The crime ripened, then fell like a stone, as usually happens. With an uncomfortable feeling round his heart Poligraph Poligraphovich returned that evening by lorry. Philip Philipovich's voice invited him into the consulting-room. Surprised, Sharikov entered and looked first, vaguely frightened, at Bormenthal's steely face, then at Philip Philipovich. A cloud of smoke surrounded the doctor's head and his left hand, trembling very slightly, held a cigarette and rested on the shiny handle of the obstetrical chair. With ominous calm Philip Philipovich said: 'Go and collect your things at once - trousers, coat, everything you need - then get out of this flat!' 'What is all this?' Sharikov was genuinely astonished. 'Get out of this flat - and today,' repeated Philip Philipovich, frowning down at his fingernails. An evil spirit was at work inside Poligraph Poligraphovich. It was obvious that his end was in sight and his time nearly up, but he hurled himself towards the inevitable and barked in an angry staccato: 'Like hell I will! You got to give me my rights. I've a right to thirty-seven square feet and I'm staying right here.' 'Get out of this flat,' whispered Philip Philipovich in a strangled voice. It was Sharikov himself who invited his own death. He raised his left hand, which stank most horribly of cats, and cocked a snook at Philip Philipovich. Then with his right hand he drew a revolver on Bormenthal. Bormenthal's cigarette fell like a shooting star. A few seconds later Philip Philipovich was hopping about on broken glass and running from the cabinet to the couch. On it, spreadeagled and croaking, lay a sub-department controller of the City Cleansing Department; Bormenthal the surgeon was sitting astride his chest and suffocating him with a small white pad. After some minutes Bormenthal, with a most unfamiliar look, walked out on to the landing and stuck a notice beside the doorbell: The Professor regrets that owing to indisposition he will be unable to hold consulting hours today. Please do not disturb the Professor by ringing the bell. With a gleaming penknife he then cut the bell-cable, inspected his scratched and bleeding face in the mirror and his lacerated, slightly trembling hands. Then he went into the kitchen and said to the anxious Zina and Darya Petrovna: 'The professor says you mustn't leave the fiat on any account.' 'No, we won't,' they replied timidly. 'Now I must lock the back door and keep the key,' said Bormenthal, sidling round the room and covering his face with his hand. 'It's only temporary, not because we don't trust you. But if anybody came you might not be able to keep them out and we mustn't be disturbed. We're busy.' 'All right,' replied the two women, turning pale. Bormenthal locked the back door, locked the front door, locked the door from the corridor into the hall and his footsteps faded away into the consulting-room. Silence filled the flat, flooding into every comer. Twilight crept in, dank and sinister and gloomy. Afterwards the neighbours across the courtyard said that every light burned that evening in the windows of Preobrazhensky's consulting-room and that they even saw the professor's white skullcap ... It is hard to be sure. When it was all over Zina did say, though, that when Bormenthal and the professor emerged from the consulting-room, there, by the study fireplace, Ivan Amoldovich had frightened her to death. It seems he was squatting down in front of the fire and burning one of the blue-bound notebooks which contained the medical notes on the professor's patients. The doctor's face, apparently, was quite green and completely - yes, completely - scratched to pieces. And that evening Philip Philipovich had been most peculiar. And then there was another thing - but maybe that innocent girl from the flat in Prechistenka Street was talking rubbish . . . One thing, though, was certain: there was silence in the flat that evening - total, frightening silence.


One night, exactly ten days to the day after the struggle in Professor Preobrazhensky's consulting-room in his flat on Obukhov Street, there was a sharp ring of the doorbell. 'Criminal police. Open up, please.' Footsteps approached, people knocked and entered until a considerable crowd filled the brightly-lit waiting-room with its newly-glazed cabinet. There were two in police uniform, one in a black overcoat and carrying a brief-case; there was chairman Shvonder, pale and gloating, and the youth who had turned out to be a woman; there was Fyodor the porter, Zina, Darya Petrovna and Bormenthal, half dressed and embarrassed as he tried to cover up his tieless neck. The door from the study opened to admit Philip Philipovich. He appeared in his familiar blue dressing gown and everybody could tell at once that over the past week Philip Philipovich had begun to look very much better. The old Philip Philipovich, masterful, energetic and dignified, now faced his nocturnal visitors and apologised for appearing in his dressing gown. 'It doesn't matter, professor,' said the man in civilian clothes, in great embarrassment. He faltered and then said: 'I'm sorry to say we have a warrant to search your flat and' -the men stared uneasily at Philip Philipovich's moustaches and ended: 'to arrest you, depending on the results of our search.' Philip Philipovich frowned and asked: 'What, may I ask, is the charge, and who is being charged?' The man scratched his cheek and began reading from a piece of paper from his briefcase. 'Preobrazhensky, Bormenthal, Zinaida Bunina and Darya Ivanova are charged with the murder of Poligraph Poligraph-ovich Sharikov, sub-department controller. City of Moscow Cleansing Department.' The end of his speech was drowned by Zina's sobs. There was general movement. 'I don't understand,' replied Philip Philipovich with a regal shrug. 'Who is this Sharikov? Oh, of course, you mean my dog . . . the one I operated on?' 'I'm sorry, professor, not a dog. This happened when he was a man. That's the trouble.' 'Because he talked?' asked Philip Philipovich. 'That doesn't mean he was a man. Anyhow, it's irrelevant. Sharik is alive at this moment and no one has killed him.' 'Really, professor?' said the man in black, deeply astonished and raised his eyebrows. 'In that case you must produce him. It's ten days now since he disappeared and the evidence, if you'll forgive my saying so, is most disquieting.' 'Doctor Bormenthal, will you please produce Sharik for the detective,' ordered Philip Philipovich, pocketing the charge-sheet. Bormenthal went out, smiling enigmatically. As he returned he gave a whistle and from the door into the study appeared a dog of the most extraordinary appearance. In patches he was bald, while in other patches his coat had grown. He entered like a trained circus dog walking on his hind legs, then dropped on to all fours and looked round. The waiting-room froze into a sepulchral silence as tangible as jelly. The nightmarish-looking dog with the crimson scar on the forehead stood up again on his hind legs, grinned and sat down in an armchair. The second policeman suddenly crossed himself with a sweeping gesture and in stepping back knocked Zina's legs from under her. The man in black, his mouth still wide open, said: 'What's been going on? ... He worked in the City Cleansing Department . . .' 'I didn't send him there,' answered Philip Philipovich. 'He was recommended for the job by Mr Shvonder, if I'm not mistaken.' 'I don't get it,' said the man in black, obviously confused, and turned to the first policeman. 'Is that him?' 'Yes,' whispered the policeman, 'it's him all right.' 'That's him,' came Fyodor's voice, 'except the little devil's got a bit fatter.' 'But he talked . . .' the man in black giggled nervously. 'And he still talks, though less and less, so if you want to hear him talk now's the time, before he stops altogether'. 'But why?' asked the man in black quietly. Philip Philipovich shrugged his shoulders. 'Science has not yet found the means of turning animals into people. I tried, but unsuccessfully, as you can see. He talked and then he began to revert back to his primitive state. Atavism.' 'Don't swear at me,' the dog suddenly barked from his chair and stood up. The man in black turned instantly pale, dropped his briefcase and began to fall sideways. A policeman caught him on one side and Fyodor supported him from behind. There was a sudden turmoil, clearly pierced by three sentences: Philip Philipovich: 'Give him valerian. He's fainted.' Doctor Bormenthal: 'I shall personally throw Shvonder downstairs if he ever appears in Professor Preobrazhensky's flat again.' And Shvonder said: 'Please enter that remark in the report.' The grey accordion-shaped radiators hissed gently. The blinds shut out the thick Prechistenka Street night sky with its lone star. The great, the powerful benefactor of dogs sat in his chair while Sharik lay stretched out on the carpet beside the leather couch. In the mornings the March fog made the dog's head ache, especially around the circular scar on his skull, but by evening the warmth banished the pain. Now it was easing all the time and warm, comfortable thoughts flowed through the dog's mind. I've been very, very lucky, he thought sleepily. Incredibly lucky. I'm really settled in this flat. Though I'm not so sure now about my pedigree. Not a drop of labrador blood. She was just a tart, my old grandmother. God rest her soul. Certainly they cut my head around a bit, but who cares. None of my business, really. From the distance came a tinkle of glass. Bormenthal was tidying the shelves of the cabinet in the consulting-room. The grey-haired magician sat and hummed: ' ". . . to the banks of the sacred Nile . . ." ' That evening the dog saw terrible things. He saw the great roan plunge his slippery, rubber-gloved hands into a jar to fish out a brain; then relentlessly, persistently the great man pursued his search. Slicing, examining, he frowned and sang: ' "To the banks of the sacred Nile . . ." '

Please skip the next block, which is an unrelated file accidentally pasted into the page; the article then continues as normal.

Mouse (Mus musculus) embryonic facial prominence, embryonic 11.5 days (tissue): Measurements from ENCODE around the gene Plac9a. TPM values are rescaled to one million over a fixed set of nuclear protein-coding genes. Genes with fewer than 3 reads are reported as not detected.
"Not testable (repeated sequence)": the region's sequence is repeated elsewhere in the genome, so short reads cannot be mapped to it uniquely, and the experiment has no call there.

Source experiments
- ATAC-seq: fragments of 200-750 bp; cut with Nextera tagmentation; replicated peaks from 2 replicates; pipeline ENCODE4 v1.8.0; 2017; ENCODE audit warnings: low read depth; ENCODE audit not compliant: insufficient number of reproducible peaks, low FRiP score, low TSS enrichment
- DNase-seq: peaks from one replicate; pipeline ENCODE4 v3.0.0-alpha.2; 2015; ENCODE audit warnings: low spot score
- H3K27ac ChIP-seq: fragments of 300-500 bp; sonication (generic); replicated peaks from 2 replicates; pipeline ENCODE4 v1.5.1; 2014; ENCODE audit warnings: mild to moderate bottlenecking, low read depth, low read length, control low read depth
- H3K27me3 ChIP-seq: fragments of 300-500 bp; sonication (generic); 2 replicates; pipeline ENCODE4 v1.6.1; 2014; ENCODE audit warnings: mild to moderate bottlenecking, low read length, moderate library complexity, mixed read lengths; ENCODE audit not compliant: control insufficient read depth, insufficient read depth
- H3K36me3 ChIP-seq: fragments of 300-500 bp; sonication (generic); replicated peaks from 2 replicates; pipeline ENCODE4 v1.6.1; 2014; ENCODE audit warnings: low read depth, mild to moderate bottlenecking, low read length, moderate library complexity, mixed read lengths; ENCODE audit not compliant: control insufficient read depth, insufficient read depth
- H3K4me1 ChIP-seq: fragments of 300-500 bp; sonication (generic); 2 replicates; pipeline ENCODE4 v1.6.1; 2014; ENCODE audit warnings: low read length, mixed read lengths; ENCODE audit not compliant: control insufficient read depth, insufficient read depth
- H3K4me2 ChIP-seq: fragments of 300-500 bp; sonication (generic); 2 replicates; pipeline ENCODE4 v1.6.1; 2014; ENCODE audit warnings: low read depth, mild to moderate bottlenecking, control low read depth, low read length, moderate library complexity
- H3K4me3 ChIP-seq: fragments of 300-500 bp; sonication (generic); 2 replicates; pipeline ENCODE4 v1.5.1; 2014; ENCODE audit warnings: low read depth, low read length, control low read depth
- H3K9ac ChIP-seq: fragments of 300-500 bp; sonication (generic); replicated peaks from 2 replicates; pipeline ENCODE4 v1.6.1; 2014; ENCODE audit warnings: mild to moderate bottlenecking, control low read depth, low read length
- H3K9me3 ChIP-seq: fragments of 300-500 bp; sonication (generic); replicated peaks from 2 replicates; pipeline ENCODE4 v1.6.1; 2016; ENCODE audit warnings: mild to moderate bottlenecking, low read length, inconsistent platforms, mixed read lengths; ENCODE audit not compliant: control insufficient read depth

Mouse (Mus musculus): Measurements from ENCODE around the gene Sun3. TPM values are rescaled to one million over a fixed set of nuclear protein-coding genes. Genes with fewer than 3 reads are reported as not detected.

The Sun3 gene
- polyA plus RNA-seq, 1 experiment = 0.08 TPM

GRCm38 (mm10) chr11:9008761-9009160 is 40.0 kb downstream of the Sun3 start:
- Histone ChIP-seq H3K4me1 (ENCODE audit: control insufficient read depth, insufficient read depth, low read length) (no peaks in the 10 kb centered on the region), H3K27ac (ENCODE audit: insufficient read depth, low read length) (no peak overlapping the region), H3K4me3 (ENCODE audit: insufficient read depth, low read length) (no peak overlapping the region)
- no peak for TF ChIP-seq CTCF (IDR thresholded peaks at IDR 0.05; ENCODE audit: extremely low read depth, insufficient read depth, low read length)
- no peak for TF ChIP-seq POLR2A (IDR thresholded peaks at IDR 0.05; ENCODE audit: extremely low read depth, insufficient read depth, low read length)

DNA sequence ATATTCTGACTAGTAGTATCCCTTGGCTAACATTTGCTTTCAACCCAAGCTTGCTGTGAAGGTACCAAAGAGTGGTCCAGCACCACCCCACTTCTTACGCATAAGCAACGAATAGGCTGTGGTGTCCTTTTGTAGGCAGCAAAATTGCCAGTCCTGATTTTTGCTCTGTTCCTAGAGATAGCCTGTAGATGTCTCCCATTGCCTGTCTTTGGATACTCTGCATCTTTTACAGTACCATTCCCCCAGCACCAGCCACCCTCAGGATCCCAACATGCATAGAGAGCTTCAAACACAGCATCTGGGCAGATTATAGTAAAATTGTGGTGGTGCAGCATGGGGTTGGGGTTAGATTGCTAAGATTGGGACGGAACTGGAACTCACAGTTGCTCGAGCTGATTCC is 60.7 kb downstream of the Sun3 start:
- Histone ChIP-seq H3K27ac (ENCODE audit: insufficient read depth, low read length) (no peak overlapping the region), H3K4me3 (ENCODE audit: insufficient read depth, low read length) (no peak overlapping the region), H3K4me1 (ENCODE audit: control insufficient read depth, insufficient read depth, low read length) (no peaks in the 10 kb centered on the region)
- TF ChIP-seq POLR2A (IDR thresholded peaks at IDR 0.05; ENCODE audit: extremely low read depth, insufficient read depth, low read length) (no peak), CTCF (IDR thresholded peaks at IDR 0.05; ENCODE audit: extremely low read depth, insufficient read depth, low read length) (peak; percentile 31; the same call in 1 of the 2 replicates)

Last-modified: Thu, 07 Dec 2000 12:05:42 GMT